Whilst the industrial revolution in Great Britain centered around producing goods on mass, steam engines, and poor people working in really poor conditions in large factories in order to boost the wealth of the middle classes, in Australia things were somewhat different in that its revolution was more powered by wind. In fact, the skyline of Sydney was dominated by the sails of windmills that were used for powering Australian-Owned flour mills.
The rise of Australian owned flour mills and businesses in general came about as a result of Australia’s isolation from the rest of the world, the high cost of transporting goods into the country, and likelihood of delays when goods did need to be transported.
It was these barriers that forced Australian owned businesses to adapt in a country where the climate and resources were very different to the rest of the world, particularly Britain. The process of trial and error was absolutely key in determining things, such as the durability and strength of local woods, the location of clay suitable for pottery and brick works, the properties of local coal for the purpose of making gas and powering steam engines etc.
Spinning machinery that was imported into the country had to be able to work with finer Merino wool, and copper and iron furnaces required altering in order to operate with the impurities present in Australian ore. Various other industries faced numerous difficulties on account of the country’s hotter weather, such as brewing where over fermentation was caused due to excessive high temperatures. However, this adversity only worked to encourage more enterprise and a can do attitude towards problem solving.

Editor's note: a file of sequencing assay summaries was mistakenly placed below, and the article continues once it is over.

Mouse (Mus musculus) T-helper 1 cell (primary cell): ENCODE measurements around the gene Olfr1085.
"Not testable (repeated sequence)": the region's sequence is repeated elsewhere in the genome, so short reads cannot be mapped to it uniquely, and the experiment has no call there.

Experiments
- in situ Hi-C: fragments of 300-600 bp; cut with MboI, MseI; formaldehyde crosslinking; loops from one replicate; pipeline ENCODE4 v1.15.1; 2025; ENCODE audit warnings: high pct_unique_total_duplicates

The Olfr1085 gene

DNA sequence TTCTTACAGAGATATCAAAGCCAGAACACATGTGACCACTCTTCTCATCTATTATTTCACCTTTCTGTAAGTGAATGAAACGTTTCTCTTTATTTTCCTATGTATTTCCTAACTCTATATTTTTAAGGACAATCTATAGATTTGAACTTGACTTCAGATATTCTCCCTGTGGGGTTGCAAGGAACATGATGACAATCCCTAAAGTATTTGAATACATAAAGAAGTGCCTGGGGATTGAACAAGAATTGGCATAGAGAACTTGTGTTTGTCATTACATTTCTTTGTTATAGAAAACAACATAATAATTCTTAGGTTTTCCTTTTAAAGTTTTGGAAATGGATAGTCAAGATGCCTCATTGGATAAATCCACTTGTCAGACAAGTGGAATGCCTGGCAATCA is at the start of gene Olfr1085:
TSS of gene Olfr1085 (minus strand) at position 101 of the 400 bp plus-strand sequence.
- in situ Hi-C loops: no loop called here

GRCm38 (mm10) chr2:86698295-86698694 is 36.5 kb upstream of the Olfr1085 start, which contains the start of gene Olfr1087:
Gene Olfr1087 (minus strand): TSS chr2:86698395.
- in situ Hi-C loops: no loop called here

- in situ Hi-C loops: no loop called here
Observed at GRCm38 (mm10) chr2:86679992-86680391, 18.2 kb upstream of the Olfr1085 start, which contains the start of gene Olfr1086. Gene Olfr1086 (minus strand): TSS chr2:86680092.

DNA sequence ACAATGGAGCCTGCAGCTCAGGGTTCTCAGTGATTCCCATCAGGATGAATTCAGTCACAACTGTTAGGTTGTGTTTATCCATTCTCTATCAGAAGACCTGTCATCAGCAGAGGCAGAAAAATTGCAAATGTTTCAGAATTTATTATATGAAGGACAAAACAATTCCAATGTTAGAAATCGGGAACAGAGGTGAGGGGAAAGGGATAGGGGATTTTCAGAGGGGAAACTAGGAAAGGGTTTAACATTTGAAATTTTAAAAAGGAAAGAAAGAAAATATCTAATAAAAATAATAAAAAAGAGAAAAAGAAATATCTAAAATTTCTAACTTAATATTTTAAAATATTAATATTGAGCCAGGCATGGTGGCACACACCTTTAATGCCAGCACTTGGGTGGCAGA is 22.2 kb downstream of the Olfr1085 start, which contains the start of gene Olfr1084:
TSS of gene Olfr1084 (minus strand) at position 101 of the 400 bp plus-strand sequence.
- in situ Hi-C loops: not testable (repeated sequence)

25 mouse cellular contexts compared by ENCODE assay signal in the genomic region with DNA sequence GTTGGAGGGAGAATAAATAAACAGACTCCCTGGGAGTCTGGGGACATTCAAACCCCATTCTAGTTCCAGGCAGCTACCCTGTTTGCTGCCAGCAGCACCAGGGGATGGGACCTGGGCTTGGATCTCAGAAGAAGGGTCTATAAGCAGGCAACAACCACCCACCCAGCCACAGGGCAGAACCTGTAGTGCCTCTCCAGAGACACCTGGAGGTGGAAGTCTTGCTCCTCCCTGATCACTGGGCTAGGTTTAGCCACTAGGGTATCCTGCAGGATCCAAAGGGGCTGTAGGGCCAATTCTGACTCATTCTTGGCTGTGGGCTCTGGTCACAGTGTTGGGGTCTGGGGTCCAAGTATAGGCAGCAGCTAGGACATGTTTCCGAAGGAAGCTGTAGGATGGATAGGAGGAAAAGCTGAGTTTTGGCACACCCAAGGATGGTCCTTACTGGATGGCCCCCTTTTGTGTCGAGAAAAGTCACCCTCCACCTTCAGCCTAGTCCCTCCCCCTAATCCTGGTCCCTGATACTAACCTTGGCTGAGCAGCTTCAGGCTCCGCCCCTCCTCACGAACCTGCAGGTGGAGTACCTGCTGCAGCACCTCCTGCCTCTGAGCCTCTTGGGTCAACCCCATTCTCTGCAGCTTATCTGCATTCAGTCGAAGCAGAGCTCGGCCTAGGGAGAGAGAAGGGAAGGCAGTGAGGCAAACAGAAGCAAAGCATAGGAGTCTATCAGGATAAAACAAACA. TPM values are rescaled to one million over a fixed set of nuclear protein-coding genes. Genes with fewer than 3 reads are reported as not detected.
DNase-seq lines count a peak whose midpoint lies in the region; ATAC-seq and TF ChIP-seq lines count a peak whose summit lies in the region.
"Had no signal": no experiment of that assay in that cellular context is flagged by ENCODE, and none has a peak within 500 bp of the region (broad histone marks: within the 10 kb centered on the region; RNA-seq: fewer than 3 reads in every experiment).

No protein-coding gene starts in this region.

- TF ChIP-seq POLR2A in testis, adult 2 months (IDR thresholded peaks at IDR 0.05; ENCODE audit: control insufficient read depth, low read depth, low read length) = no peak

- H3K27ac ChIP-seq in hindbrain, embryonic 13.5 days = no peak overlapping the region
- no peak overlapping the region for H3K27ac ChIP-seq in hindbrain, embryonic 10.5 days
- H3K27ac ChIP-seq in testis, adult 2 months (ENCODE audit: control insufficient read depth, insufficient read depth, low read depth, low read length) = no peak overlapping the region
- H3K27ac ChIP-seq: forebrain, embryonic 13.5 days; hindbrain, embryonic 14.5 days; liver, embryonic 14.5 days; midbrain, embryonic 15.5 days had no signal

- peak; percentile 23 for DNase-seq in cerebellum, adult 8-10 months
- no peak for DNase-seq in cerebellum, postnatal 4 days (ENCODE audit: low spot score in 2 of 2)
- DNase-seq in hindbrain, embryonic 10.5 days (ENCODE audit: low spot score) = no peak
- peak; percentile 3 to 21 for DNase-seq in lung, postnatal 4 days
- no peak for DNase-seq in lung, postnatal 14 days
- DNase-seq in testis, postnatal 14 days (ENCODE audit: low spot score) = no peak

Those towns that were based in the more rural parts of the country developed a certain level of self sufficiency. What they did was provide a good range of services and products to their local communities and surrounding villages.
It was just a few hundred entrepreneurs that were responsible for establishing some of the most significant industries in the whole of Australia. This includes the likes of Walter Duffield who was a pastoralist and miller that brought flour mills to South Australia, William Sandford an ironmaster that established the Commonwealth Iron and Steel Company in Lithgow, and Thomas Mort who invented a way for effectively exporting frozen meat across the world.
The Australian government did not generally undertake manufacturing outside of the construction of trains and printing. All of the colonies, except New South Wales (NSW), where encouraging of manufacturing the giving bonuses to those companies that were able to produce firsts, such as glass, paper, woolen cloth, and pig iron.
The vast majority of manufacturing in Australia was done within the capital cities, as they were close to rail and shipping hubs. This saw the rise of a new class of rich factory owners. However, all this manufacturing caused these cities to become dirty and slum filled. In fact, both Melbourne and Sydney were said to be in a worse state than London.
Barry Lachey is a Professional Editor at Zobuz. Previously He has also worked for Moxly Sports and Network Resources “Joe Joe.” he is a graduate of the Kings College at the University of Thames Valley London. You can reach Barry via email or by phone.